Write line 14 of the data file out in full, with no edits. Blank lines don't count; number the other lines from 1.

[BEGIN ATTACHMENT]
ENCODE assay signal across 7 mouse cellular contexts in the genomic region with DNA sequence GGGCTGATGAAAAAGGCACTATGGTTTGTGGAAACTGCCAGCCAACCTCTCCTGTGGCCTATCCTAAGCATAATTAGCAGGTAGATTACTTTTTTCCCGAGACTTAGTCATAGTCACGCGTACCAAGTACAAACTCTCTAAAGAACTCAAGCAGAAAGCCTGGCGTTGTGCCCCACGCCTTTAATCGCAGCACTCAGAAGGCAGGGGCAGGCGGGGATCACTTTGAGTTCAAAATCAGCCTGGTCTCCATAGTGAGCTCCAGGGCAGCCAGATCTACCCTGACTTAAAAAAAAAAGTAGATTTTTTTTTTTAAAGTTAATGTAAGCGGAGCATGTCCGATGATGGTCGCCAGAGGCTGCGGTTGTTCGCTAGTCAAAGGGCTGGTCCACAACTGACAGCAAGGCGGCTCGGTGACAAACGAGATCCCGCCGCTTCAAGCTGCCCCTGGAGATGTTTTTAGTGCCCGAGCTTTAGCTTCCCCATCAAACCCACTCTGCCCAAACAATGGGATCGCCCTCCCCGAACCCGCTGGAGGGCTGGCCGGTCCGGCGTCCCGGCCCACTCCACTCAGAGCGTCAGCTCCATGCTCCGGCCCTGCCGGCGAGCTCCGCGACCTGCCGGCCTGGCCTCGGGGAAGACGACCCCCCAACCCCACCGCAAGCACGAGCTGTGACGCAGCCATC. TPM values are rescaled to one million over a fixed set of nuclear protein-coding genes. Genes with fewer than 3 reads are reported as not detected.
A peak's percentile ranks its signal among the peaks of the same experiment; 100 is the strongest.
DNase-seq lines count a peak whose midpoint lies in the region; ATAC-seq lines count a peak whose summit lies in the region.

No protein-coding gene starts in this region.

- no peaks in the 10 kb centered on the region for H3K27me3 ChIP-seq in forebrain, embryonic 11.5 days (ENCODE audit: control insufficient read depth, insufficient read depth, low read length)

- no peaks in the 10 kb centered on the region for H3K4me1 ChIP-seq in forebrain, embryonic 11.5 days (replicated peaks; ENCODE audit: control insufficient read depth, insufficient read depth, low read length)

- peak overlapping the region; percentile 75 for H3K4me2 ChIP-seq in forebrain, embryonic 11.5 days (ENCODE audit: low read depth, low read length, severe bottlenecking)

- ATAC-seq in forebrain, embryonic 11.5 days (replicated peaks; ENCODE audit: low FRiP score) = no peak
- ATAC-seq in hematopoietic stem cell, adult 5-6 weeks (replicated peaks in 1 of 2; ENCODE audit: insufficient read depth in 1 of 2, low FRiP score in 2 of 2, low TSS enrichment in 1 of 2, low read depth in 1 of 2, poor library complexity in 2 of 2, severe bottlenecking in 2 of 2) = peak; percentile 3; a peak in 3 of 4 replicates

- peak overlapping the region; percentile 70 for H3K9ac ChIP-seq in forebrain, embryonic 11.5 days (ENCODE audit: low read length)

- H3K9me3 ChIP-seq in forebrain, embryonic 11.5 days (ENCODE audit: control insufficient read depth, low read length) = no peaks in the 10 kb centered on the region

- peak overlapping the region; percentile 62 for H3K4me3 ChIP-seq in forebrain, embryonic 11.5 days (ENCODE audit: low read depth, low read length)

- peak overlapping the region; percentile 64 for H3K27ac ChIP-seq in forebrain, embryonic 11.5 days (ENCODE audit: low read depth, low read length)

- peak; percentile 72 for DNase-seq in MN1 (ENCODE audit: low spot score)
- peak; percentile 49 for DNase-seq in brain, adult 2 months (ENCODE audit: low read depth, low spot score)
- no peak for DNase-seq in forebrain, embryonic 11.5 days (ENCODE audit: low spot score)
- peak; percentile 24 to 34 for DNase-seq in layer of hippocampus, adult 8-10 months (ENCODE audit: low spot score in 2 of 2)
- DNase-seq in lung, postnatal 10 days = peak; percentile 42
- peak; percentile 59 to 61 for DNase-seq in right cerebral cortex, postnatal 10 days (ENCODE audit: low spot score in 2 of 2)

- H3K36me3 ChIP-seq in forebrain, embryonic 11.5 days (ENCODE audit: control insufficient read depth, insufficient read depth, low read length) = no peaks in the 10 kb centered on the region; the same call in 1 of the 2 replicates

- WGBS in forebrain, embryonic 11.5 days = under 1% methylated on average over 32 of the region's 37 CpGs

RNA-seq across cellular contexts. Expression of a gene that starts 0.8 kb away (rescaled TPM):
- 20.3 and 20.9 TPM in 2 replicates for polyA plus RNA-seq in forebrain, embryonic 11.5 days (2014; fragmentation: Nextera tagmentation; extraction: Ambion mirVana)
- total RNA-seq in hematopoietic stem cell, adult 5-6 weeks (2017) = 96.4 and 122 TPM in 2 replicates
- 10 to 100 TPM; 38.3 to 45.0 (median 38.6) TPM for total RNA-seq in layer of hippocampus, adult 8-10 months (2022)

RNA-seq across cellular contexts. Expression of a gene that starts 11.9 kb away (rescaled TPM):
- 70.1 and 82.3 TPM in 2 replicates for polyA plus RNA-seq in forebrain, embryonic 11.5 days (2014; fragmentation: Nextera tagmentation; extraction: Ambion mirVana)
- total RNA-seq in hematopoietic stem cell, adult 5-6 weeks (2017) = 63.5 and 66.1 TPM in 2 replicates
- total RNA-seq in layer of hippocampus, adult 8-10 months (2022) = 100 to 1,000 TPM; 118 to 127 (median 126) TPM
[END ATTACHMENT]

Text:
- peak; percentile 72 for DNase-seq in MN1 (ENCODE audit: low spot score)